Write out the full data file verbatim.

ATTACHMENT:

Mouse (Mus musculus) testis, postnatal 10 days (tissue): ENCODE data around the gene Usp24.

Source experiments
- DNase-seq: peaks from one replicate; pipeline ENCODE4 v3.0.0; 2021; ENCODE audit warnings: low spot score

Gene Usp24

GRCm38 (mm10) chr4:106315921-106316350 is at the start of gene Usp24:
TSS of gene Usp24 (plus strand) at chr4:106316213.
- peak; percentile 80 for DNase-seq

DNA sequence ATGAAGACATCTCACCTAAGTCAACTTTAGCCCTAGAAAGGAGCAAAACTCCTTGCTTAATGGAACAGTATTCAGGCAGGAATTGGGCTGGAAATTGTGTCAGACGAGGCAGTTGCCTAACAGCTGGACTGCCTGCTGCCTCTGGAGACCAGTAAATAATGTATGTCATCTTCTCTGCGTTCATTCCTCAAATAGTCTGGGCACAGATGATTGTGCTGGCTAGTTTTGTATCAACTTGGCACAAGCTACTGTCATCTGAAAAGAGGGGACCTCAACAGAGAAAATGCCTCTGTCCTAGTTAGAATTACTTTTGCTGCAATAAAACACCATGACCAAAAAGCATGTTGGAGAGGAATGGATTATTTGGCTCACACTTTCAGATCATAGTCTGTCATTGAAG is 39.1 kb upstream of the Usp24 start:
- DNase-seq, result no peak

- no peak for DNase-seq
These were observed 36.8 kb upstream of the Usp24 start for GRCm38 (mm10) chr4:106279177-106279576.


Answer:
Mouse (Mus musculus) testis, postnatal 10 days (tissue): ENCODE data around the gene Usp24.

Source experiments
- DNase-seq: peaks from one replicate; pipeline ENCODE4 v3.0.0; 2021; ENCODE audit warnings: low spot score

Gene Usp24

GRCm38 (mm10) chr4:106315921-106316350 is at the start of gene Usp24:
TSS of gene Usp24 (plus strand) at chr4:106316213.
- peak; percentile 80 for DNase-seq

DNA sequence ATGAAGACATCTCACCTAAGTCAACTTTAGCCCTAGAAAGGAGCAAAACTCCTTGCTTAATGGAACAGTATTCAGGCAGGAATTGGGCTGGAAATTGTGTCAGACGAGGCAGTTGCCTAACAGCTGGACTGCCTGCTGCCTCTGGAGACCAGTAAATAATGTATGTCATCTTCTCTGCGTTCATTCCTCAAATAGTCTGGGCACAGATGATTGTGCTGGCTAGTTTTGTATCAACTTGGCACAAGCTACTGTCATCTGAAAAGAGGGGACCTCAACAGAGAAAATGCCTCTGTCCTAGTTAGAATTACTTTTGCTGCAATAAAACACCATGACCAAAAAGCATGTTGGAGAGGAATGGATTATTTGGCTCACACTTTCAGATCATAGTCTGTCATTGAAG is 39.1 kb upstream of the Usp24 start:
- DNase-seq, result no peak

- no peak for DNase-seq
These were observed 36.8 kb upstream of the Usp24 start for GRCm38 (mm10) chr4:106279177-106279576.